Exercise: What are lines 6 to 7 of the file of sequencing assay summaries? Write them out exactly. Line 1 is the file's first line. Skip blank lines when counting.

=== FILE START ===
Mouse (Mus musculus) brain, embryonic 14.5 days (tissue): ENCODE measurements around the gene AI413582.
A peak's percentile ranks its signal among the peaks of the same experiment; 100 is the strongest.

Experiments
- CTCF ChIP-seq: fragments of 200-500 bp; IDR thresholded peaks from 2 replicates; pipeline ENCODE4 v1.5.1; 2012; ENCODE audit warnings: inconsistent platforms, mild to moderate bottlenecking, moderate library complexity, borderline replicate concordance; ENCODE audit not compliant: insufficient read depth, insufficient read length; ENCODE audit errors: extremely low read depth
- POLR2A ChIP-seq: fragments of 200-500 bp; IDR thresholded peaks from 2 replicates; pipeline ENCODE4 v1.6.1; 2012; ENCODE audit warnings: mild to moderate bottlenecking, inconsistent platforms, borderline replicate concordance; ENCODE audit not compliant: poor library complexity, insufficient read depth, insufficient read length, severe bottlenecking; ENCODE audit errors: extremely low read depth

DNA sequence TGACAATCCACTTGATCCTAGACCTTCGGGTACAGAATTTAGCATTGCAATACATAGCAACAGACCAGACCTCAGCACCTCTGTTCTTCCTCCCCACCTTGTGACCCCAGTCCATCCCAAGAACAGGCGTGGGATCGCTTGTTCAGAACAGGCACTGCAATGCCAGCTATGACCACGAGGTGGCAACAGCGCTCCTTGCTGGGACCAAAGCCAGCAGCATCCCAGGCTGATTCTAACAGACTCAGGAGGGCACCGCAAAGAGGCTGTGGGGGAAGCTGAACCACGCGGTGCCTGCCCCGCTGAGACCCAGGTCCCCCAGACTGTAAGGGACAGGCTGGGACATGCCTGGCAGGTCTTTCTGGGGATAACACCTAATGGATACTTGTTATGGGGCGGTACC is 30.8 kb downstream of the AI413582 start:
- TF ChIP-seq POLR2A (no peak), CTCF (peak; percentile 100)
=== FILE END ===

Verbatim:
DNA sequence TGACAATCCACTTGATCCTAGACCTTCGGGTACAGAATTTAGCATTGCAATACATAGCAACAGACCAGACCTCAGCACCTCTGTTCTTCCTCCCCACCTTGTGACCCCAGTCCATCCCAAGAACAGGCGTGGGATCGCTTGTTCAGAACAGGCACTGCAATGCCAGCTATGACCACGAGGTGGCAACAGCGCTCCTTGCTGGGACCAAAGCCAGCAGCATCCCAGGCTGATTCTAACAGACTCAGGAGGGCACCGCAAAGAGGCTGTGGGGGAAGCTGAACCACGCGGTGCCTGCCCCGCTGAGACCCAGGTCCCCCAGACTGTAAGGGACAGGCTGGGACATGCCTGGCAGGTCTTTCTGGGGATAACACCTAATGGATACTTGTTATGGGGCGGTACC is 30.8 kb downstream of the AI413582 start:
- TF ChIP-seq POLR2A (no peak), CTCF (peak; percentile 100)